Peptide Bond Formation
A peptide bond also termed as amide bond, is a covalent chemical bond formed when the carboxyl group of one molecule reacts with the amino group of the other molecule, which causes the release of a molecule of water (H2O). This process is a dehydration synthesis reaction also known as a condensation reaction (Figure below) The resulting C(O)NH bond is called a peptide bond, and the resulting molecule is an amide. The four-atom functional group -C(=O)NH- is called a peptide link. Oligopeptides are shorter than polypeptides, although no defined transition exists between the two forms.
Note that two amino acids can form a dipeptide (a peptide composed of two units) while three can form tripeptide and so on. No matter what the arrangement is, each dipeptide, tripeptide or polypeptide they will have one free amino group and one free carboxyl group.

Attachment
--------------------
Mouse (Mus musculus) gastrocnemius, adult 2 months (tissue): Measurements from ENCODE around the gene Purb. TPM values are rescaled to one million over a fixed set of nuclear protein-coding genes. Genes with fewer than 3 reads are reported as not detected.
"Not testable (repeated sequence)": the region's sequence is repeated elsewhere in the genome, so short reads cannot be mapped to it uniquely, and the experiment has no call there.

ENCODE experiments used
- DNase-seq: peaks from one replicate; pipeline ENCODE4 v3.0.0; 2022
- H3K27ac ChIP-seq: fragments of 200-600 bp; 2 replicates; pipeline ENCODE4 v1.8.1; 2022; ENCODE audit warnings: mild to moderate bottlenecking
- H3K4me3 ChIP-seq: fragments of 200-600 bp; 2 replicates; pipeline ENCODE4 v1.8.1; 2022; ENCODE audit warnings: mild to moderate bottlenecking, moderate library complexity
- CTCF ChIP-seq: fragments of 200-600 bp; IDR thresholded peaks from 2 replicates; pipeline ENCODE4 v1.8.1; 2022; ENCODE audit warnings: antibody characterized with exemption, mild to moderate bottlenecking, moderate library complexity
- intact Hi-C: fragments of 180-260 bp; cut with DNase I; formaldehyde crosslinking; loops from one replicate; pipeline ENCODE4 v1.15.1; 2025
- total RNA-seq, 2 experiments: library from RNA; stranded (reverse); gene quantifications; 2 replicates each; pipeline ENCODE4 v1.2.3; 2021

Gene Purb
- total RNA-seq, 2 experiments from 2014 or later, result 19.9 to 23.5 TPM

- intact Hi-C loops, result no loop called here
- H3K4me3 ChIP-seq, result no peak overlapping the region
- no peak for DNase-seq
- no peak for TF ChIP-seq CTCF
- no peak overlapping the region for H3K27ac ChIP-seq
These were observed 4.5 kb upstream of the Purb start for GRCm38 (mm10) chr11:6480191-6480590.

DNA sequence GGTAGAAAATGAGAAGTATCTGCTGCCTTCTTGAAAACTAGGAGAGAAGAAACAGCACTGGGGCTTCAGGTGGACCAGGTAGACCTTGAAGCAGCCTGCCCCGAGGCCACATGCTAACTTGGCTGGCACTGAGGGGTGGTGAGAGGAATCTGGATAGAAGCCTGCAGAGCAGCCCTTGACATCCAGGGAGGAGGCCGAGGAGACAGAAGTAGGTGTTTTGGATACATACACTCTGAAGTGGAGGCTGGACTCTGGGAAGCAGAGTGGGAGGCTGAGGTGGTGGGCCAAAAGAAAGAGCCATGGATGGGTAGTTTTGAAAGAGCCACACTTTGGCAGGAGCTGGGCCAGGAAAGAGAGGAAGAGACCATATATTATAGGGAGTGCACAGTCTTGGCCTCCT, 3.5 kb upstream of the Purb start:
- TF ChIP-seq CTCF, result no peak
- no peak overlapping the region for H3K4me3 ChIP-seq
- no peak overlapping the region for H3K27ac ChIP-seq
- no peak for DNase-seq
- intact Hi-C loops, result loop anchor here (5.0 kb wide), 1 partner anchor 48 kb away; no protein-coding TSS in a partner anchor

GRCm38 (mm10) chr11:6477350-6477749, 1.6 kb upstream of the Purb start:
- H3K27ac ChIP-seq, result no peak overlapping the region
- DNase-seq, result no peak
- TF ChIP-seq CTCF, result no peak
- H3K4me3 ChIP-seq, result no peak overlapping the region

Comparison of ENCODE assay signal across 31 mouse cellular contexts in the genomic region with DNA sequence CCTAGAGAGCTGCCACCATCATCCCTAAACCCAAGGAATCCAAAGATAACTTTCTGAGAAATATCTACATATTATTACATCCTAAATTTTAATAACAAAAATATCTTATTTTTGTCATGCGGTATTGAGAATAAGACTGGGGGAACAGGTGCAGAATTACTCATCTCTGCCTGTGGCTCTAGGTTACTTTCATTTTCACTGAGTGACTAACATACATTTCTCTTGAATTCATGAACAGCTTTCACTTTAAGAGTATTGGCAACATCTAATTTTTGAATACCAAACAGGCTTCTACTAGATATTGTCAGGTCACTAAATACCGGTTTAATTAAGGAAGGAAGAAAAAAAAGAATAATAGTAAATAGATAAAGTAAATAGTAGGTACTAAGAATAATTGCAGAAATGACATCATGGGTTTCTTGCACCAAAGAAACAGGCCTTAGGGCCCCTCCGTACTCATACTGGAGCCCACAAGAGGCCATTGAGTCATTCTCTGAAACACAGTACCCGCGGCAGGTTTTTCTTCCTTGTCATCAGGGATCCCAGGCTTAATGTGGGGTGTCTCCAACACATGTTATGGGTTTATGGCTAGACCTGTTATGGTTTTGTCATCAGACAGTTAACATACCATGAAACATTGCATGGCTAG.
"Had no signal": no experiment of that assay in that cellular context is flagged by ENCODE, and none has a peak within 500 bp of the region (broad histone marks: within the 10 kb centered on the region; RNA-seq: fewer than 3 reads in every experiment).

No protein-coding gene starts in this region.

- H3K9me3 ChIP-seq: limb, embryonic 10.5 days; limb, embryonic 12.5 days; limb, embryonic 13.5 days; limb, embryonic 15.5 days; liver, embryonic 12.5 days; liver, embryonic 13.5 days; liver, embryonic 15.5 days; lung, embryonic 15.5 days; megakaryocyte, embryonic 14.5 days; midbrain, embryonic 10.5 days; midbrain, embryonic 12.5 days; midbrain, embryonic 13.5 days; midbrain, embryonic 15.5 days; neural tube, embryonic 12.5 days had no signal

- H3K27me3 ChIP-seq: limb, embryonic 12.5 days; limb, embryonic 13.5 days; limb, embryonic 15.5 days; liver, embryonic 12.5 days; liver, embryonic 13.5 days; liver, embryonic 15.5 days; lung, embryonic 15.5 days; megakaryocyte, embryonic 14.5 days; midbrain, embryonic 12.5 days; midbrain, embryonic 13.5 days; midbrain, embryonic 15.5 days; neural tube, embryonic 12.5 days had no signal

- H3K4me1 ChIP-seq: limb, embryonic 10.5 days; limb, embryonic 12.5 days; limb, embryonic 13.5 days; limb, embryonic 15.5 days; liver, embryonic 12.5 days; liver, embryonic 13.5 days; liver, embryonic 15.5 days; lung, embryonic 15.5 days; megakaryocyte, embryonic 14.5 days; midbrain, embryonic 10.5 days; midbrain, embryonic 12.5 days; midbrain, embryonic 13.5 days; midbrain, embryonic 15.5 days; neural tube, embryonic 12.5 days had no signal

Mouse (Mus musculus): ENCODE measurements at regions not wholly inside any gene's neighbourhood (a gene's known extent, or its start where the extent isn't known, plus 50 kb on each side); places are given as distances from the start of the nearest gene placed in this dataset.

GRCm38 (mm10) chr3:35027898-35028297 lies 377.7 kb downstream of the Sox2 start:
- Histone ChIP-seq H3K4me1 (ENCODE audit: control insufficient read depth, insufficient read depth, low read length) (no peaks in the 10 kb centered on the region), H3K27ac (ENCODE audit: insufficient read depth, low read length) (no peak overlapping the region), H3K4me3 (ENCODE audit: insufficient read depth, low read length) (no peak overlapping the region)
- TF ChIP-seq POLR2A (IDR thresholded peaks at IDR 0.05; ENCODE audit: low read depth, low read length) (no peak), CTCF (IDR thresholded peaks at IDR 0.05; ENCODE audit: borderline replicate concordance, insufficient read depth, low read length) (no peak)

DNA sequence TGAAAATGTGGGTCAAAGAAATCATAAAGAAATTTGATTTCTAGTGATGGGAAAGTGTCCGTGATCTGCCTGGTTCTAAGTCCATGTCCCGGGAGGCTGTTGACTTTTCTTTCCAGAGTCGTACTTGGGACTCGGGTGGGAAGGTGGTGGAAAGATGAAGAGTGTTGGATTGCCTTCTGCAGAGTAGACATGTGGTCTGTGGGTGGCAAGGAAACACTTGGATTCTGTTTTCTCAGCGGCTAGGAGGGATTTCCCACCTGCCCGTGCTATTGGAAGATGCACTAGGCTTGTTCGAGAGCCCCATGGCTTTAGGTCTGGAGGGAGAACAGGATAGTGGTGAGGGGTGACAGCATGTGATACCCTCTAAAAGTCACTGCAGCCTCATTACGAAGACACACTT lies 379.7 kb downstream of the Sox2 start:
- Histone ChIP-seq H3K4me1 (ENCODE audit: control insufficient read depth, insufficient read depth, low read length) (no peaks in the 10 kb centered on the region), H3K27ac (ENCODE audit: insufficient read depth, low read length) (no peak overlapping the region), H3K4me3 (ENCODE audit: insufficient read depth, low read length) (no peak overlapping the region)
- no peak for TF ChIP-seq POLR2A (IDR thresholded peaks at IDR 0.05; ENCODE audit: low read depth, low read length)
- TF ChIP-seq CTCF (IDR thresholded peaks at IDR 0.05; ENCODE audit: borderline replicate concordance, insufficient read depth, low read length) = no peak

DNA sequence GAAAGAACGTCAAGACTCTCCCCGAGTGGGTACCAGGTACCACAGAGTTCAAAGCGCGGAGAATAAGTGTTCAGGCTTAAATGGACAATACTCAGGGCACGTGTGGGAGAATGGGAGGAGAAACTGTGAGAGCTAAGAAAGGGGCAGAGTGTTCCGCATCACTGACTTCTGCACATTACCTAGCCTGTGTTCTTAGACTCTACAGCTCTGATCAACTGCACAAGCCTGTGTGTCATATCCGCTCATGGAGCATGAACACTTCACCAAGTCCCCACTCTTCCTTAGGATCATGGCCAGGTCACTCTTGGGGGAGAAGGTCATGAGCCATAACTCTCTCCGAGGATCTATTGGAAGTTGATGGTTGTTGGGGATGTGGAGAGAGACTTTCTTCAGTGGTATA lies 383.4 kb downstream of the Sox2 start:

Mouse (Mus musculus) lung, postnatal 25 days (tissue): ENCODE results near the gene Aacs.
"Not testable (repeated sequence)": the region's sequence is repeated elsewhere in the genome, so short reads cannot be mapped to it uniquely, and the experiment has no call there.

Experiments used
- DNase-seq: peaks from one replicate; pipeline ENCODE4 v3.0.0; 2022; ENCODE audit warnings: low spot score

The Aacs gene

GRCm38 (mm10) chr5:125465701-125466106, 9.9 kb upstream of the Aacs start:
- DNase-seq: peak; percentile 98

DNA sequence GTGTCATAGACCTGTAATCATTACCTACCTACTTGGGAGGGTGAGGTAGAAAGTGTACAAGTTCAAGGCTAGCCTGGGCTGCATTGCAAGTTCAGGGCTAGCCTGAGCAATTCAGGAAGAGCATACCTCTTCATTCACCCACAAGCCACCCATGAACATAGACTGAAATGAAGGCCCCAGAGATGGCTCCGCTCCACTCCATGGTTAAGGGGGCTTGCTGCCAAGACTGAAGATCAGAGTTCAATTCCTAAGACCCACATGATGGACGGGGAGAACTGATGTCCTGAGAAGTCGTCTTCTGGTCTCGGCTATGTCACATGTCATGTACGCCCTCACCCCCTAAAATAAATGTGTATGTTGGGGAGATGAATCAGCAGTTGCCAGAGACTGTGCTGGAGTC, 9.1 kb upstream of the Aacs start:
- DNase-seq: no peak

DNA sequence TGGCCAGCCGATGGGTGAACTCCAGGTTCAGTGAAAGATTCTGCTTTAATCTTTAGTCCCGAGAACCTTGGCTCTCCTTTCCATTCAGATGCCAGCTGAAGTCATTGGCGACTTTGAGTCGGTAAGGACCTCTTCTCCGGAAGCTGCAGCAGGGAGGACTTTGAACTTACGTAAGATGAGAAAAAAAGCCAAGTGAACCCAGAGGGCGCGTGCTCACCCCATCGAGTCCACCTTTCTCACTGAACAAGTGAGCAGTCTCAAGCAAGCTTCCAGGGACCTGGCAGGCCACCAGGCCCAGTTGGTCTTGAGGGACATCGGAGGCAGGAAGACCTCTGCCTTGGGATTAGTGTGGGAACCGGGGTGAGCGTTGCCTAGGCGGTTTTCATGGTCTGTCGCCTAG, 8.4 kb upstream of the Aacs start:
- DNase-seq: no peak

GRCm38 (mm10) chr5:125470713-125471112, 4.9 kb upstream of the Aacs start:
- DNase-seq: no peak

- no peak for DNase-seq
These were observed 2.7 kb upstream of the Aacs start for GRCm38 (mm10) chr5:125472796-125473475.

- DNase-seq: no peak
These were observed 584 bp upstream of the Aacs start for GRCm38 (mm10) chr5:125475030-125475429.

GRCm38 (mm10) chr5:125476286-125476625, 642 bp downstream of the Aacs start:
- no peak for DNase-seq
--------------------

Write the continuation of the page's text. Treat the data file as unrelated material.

Peptide chains have two different ends, the amino terminus (N terminus) and carboxyl terminus (C terminus). The amino terminus of a peptide has a free ammonium group, while the carboxyl terminus is formed by the carboxylate group of the last amino acid. In peptides and proteins, the amino acid components are usually linked in linear fashion due to which peptide sequences are written in the direction from the amino to the carboxyl end. For expressing the sequence of a peptide, it is appropriate to combine the three-letter or single-letter abbreviations for the amino acid residues. For example, the peptide hormone angiotensin II has the sequence Asp-Arg-Val-Tyr-Ile-His-Pro-Phe, or DRVYIHPF.